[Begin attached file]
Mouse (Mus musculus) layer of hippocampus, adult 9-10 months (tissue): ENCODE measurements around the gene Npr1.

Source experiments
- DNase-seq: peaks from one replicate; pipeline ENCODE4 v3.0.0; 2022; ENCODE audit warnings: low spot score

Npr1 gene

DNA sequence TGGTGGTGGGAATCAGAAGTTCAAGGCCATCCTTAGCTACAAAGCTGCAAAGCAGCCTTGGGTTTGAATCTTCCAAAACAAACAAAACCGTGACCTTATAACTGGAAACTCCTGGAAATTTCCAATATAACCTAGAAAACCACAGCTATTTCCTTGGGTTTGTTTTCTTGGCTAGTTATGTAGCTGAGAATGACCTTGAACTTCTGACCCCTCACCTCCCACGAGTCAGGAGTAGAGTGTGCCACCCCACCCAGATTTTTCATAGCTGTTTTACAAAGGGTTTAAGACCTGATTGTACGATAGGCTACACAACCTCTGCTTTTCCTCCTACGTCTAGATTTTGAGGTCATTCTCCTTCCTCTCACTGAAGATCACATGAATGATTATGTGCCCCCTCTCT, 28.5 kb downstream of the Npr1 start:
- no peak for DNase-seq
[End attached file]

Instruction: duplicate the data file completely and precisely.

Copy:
Mouse (Mus musculus) layer of hippocampus, adult 9-10 months (tissue): ENCODE measurements around the gene Npr1.

Source experiments
- DNase-seq: peaks from one replicate; pipeline ENCODE4 v3.0.0; 2022; ENCODE audit warnings: low spot score

Npr1 gene

DNA sequence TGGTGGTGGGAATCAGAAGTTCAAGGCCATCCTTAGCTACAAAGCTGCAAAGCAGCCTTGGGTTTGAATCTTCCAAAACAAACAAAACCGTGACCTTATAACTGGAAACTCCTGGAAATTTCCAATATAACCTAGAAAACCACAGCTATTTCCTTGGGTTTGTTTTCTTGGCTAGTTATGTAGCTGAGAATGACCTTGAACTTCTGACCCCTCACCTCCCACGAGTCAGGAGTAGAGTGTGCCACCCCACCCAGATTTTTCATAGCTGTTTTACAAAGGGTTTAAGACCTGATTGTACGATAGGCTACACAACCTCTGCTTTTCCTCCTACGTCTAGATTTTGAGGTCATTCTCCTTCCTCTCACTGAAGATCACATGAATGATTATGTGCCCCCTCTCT, 28.5 kb downstream of the Npr1 start:
- no peak for DNase-seq